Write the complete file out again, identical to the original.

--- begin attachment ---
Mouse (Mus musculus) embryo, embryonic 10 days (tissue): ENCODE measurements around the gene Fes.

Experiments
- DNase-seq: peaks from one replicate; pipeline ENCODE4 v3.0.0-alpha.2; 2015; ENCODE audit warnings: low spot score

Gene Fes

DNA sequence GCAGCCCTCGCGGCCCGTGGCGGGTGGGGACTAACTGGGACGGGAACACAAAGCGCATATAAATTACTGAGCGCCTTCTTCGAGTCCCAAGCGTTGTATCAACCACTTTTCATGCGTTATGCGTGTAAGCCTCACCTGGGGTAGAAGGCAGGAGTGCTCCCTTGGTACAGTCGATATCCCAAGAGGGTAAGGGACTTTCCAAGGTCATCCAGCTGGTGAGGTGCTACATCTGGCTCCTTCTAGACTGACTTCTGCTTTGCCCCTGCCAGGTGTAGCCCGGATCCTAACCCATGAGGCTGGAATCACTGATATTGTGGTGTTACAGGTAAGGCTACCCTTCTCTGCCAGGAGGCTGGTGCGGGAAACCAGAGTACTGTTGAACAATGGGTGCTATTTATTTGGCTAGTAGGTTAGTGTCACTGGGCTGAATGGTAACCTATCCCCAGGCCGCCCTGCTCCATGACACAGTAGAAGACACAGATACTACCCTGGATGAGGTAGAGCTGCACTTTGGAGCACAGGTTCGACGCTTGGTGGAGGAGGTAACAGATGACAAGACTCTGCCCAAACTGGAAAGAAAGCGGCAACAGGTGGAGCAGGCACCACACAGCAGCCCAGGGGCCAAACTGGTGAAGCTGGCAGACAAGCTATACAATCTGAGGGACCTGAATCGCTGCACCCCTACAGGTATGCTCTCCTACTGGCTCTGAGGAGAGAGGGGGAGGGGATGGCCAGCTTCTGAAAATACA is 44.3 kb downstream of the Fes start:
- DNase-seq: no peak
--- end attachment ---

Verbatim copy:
Mouse (Mus musculus) embryo, embryonic 10 days (tissue): ENCODE measurements around the gene Fes.

Experiments
- DNase-seq: peaks from one replicate; pipeline ENCODE4 v3.0.0-alpha.2; 2015; ENCODE audit warnings: low spot score

Gene Fes

DNA sequence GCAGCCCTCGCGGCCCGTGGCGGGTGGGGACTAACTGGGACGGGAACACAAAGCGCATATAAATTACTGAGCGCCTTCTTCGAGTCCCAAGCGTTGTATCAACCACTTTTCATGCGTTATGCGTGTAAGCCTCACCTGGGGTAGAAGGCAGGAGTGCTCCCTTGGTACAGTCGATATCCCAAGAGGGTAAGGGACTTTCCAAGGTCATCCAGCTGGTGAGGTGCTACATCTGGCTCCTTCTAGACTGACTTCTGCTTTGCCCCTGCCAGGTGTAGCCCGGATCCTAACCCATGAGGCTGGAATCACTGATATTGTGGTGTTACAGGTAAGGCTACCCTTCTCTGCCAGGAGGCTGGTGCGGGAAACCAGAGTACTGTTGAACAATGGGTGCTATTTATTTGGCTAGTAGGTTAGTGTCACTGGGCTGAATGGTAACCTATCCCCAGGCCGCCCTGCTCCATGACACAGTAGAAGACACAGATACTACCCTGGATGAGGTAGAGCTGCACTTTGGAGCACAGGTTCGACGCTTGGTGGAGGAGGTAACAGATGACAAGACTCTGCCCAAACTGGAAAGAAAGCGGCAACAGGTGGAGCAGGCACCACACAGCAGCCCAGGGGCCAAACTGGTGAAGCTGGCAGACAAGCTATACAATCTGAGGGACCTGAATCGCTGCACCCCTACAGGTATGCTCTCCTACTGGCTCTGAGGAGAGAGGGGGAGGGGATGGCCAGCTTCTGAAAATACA is 44.3 kb downstream of the Fes start:
- DNase-seq: no peak